It makes sense, the more data you have, the more redundancy you can find. Or, if that didn't hold, then one could compress single bits independently and individually.

zlib offers a way to force a flush at any time. But doing so interrupts normal operation and resets (might be just partially, I forgot) internal state. Less data one compresses, less redundancy there is, the poorer the compression.


But I also mentioned entropy. If map is 150x150, 22500 values total, the coordinates can be sent using 15 bits. Similar redundancies exist elsewhere. If there is a lot of it, using simple Huffman or arithmetic encoding will consistently reduce the amount of data sent. Huffman coding is part of zlib's compression,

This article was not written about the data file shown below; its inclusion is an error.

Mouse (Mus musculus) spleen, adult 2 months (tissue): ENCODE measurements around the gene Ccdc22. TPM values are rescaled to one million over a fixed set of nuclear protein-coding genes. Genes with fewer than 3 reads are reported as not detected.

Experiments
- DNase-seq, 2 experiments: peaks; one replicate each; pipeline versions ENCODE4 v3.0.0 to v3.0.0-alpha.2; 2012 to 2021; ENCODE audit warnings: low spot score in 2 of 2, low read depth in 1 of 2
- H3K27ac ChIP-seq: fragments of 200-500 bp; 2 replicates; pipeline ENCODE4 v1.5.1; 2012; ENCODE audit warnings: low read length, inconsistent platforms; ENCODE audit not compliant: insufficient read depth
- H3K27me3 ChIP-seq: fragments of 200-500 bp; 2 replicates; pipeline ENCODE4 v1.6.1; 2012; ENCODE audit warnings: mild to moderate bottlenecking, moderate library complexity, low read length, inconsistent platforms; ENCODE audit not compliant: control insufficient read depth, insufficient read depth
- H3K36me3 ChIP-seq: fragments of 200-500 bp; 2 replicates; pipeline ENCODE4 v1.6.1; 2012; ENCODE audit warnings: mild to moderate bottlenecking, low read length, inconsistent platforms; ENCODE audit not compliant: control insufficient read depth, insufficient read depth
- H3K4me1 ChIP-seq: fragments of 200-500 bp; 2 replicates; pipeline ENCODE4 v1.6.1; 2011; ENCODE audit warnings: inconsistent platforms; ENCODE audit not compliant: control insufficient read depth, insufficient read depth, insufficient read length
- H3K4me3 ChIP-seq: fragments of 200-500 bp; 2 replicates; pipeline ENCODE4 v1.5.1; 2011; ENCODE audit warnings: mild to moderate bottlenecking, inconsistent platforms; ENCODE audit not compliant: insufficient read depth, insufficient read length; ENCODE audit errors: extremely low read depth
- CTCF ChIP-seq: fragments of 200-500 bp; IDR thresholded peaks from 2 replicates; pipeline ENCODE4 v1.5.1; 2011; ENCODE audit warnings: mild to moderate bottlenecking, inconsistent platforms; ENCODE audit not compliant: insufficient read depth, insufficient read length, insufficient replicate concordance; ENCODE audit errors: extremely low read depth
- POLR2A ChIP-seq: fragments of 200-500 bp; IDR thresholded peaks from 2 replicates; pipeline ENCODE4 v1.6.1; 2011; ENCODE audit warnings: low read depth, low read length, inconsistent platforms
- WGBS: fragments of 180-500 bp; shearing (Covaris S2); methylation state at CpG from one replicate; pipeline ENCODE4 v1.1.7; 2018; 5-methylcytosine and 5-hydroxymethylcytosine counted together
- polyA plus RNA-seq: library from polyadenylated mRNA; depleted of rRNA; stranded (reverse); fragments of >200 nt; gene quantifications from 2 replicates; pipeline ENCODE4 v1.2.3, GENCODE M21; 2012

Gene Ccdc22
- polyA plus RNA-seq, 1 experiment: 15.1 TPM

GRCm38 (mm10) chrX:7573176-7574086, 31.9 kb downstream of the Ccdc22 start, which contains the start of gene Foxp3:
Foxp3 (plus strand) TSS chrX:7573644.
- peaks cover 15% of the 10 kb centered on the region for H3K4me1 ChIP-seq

---

But as said, compression is variable. If one needs to send 500kB of data, then that is still the worst case which needs to be dealt with. And if compression consistently reduces that to 100kB, then it's possible to just send that much data in the first place without redundancy.

Compression can be seen as a tool that trades off some development complexities (such as requiring everyone to fine-tune structure layouts) and ignores some of inefficiencies of languages and encodings. It cannot solve problems with design or overall concept. If there is too much data being sent, compression won't be a magic bullet that makes it work.

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Thank you Antheus and hplus.

I have a lot of testing to do. Since I am not doing simulation updates with zlib only the initial gamestate, I am hoping I don't have to worry about a compressor.